A building with a tangled pedigree will soon become Lower Manhattan’s newest palatial townhouse, if plans recently approved by Community Board 1 (CB1) are carried out. The building in question is located at 11 Hubert Street, roughly between the Citigroup tower and the Holland Tunnel plaza.
The structure was built in 1946 by Dietrich Wortman, who was born in Leipzig, Germany, in 1884, and emigrated to the United States, where he studied architecture at Columbia University. He was also a talented amateur wrestler, who represented his adopted country at the 1904 Summer Olympics, where he placed third. Two years later, he captured the U.S. national wrestling title in the welterweight division. Even after he retired from competition, Wortman remained active as a sporting statesman, pioneering the weightlifting competition in America, and later campaigning to prevent a U.S. boycott of the 1936 Olympics in Berlin. Many Americans, deeply troubled by the Nazi government’s persecution of Jews, had argued for pulling out of the games, which the German regime planned as a propaganda showcase to project the image of a newly invigorated and united Germany, while camouflaging its racism and growing militarism.
Leading the charge against the proposed boycott was Wortman, through a German-language New York newspaper he helped found, Deutsche Zeitung, and his posts as president of the German-American Athletic Club and chairman of the German American Olympic Fund Committee. He argued that American athletes who competed in Berlin would, “return as apostles of truth and justice for the promotion of friendship between our great countries.”
In the end, Wortman’s side prevailed, and American athletes participated in Berlin, although the Nazi propaganda victory was incomplete, at best: an African-American runner, Jesse Owens bested his Aryan adversaries and took home four gold medals, infuriating Adolf Hitler.
An architect’s rendering of how the former garage will appear after conversion into a palatial townhouse.
And Wortman, although criticized as de facto Nazi spokesman, continued to prosper in the years after World War Two. Based in an office at Lexington Avenue and 28th Street, he worked as both an architect and a builder. In 1946, a trucking firm, the Highway Transportation Company, bought a Lower Manhattan lot that had been vacant for almost a decade. Located at the corner of Hubert and Collister Streets, the site had once been a coal yard, which was replaced in the 1850s by a six-story building that housed a sugar refinery, and was later converted to a tin-can factory, which was finally demolished in 1937. On this parcel, the company wanted to erect a one-story garage, with loading bays for its trucks. They hired Wortman, who both designed and built the structure.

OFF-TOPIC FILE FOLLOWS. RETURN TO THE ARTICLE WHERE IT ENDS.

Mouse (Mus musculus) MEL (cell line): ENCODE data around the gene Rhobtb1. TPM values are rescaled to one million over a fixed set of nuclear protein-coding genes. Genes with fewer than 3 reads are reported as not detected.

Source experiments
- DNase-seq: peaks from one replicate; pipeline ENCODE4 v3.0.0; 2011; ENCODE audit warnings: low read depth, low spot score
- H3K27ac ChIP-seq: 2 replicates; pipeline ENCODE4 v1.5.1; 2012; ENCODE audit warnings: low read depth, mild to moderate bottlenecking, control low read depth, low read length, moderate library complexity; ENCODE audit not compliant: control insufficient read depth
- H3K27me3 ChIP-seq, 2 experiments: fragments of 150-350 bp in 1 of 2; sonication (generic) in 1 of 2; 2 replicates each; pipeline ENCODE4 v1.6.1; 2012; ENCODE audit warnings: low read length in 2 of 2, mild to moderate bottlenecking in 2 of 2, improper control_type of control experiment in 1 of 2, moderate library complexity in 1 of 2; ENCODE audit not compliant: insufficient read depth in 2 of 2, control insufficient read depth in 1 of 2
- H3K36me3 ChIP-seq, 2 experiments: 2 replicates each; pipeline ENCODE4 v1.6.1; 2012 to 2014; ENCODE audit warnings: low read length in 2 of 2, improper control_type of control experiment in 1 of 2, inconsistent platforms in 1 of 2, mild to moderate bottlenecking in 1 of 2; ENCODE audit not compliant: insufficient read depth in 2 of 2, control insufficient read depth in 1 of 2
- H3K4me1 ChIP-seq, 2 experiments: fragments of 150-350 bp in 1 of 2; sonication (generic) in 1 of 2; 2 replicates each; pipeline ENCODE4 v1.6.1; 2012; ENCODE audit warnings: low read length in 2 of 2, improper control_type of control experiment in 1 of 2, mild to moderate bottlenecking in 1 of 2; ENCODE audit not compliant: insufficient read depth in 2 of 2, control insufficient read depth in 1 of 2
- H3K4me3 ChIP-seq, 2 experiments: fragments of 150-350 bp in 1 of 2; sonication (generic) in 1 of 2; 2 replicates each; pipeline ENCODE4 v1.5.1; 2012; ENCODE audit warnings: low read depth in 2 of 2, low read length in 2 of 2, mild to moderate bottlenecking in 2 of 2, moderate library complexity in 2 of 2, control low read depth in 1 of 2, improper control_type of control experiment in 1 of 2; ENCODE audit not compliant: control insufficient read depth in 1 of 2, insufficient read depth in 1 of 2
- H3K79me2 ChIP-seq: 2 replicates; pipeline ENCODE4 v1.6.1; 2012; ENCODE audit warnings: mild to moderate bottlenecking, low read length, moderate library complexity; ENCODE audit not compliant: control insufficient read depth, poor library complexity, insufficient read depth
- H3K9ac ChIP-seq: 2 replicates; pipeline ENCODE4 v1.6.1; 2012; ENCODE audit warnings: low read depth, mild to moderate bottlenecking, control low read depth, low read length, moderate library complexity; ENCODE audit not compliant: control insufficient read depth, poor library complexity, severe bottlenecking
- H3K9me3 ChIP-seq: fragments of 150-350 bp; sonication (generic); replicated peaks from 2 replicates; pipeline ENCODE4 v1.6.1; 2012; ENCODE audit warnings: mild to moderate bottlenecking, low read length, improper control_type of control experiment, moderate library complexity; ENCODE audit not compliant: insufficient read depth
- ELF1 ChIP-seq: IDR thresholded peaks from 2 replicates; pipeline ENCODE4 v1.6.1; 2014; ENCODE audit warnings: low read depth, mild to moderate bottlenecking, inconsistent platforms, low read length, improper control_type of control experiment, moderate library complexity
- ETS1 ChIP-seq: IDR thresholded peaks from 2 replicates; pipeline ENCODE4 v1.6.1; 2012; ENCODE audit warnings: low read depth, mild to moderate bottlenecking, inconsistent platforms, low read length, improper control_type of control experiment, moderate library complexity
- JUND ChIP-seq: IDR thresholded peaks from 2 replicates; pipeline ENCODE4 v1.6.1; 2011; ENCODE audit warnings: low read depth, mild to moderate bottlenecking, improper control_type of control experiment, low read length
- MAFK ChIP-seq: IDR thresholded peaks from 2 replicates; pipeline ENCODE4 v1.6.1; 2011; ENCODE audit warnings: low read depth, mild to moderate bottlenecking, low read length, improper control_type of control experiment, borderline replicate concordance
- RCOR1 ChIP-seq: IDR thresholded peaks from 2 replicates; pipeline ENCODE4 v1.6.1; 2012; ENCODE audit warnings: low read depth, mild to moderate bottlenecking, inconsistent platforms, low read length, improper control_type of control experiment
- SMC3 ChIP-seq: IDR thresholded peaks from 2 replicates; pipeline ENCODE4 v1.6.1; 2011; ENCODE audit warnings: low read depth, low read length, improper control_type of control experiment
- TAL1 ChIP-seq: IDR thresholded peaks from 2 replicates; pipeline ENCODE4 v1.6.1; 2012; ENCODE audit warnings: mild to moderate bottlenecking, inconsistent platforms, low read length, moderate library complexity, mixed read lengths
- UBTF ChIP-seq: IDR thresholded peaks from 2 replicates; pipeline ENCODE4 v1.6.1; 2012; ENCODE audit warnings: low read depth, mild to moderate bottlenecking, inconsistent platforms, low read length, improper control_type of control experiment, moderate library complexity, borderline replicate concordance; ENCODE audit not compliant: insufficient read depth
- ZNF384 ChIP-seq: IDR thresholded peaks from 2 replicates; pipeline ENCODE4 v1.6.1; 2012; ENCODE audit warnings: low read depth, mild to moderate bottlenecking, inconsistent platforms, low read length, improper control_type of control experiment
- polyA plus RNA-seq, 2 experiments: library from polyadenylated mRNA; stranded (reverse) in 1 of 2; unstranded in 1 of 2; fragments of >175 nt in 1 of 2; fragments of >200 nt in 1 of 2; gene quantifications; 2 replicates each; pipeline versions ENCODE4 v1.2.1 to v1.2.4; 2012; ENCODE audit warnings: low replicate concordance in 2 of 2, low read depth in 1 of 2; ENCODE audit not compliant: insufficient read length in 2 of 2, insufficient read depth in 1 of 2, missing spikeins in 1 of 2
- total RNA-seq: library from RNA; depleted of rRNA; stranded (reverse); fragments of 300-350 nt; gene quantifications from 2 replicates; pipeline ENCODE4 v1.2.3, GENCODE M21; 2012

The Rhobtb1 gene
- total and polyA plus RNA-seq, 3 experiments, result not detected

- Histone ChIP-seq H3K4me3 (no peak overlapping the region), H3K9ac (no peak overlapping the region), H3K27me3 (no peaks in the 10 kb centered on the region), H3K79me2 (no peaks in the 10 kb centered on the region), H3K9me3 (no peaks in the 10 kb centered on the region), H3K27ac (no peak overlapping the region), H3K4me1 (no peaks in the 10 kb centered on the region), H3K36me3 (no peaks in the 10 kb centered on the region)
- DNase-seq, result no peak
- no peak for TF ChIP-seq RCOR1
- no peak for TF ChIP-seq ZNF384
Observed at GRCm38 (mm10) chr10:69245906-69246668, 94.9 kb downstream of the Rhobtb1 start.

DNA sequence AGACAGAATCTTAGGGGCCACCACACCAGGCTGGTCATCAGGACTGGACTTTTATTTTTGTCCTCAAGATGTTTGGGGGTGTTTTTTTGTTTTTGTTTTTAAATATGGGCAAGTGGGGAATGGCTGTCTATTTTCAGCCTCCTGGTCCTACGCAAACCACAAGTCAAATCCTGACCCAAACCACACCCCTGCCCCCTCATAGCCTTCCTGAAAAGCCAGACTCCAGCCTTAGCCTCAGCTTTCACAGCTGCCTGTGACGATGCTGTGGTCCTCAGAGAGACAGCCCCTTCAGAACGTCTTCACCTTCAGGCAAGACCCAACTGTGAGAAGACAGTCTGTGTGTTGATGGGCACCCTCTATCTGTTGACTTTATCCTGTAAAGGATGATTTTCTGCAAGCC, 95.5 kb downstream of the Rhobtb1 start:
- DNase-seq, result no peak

Wortman died in 1952, but his building was altered three decades later, when the Gold Wings Air Freight Company added two floors of office space above the garage, in the early 1990s. In the early 2000s, the offices had been converted to apartments, and 11 Hubert was the subject of a lawsuit between neighbors who each wanted control of the building. In 2014, both parties sold their interests to an undisclosed buyer (who intends to convert to property into a single dwelling) for $15.3 million.
The new owner hired architect Maya Lin, who gained fame as a college student for winning the 1981 national design competition to create the Vietnam Veterans Memorial in Washington, D.C. Ms. Lin is collaborating on the design of the new Tribeca mansion with Lower Manhattan architect Bill Bialosky.
Their design (which calls for recladding and expanding the existing structure, rather than demolishing it) envisions a 20,000-square-foot home, complete with five bedrooms, 11 baths, multiple studies, a gym, a screening room, and a landscaped courtyard — plus the parking space in Wortman’s original garage. The new facade will be adored with limestone, metal, and glass.
Because this building is located within what is now the Tribeca North Historic District, the alterations require permission from the City’s Landmarks Preservation Commission. That body does not consider such applications until the local community board has weighed in. Ms. Lin and Mr. Bialosky’s plan first came before CB1’s Landmarks Committee in January, where members asked that its height (originally proposed to increase to 70 feet) be scaled back, and that some design features be made more contextual.
The architects returned to the Landmark’s Committee in May, which presented their findings at CB1 as a whole on May 24. “Maya went back and considered our comments and indeed considered more of them than we made to her,” observed Landmarks Committee chair Roger Byron. “She was very receptive, and we’re all very happy with that as you can see.
CB1 member Marc Ameruso was less than impressed, saying, “there’s really an over exaggeration of glass here.”
“Mr. Byrom replied, “we’ve had a long discussion with Maya, we’ve worked extensively with her, and it’s been through two committee meetings. We were comfortable with it.”
After this discussion, CB1’s resolution in support of the proposed changes to 11 Hubert Street passed. It is next slated to go before the City’s Landmarks Preservation Commission during the summer. If the proposed changes are approved there, construction could begin later this year.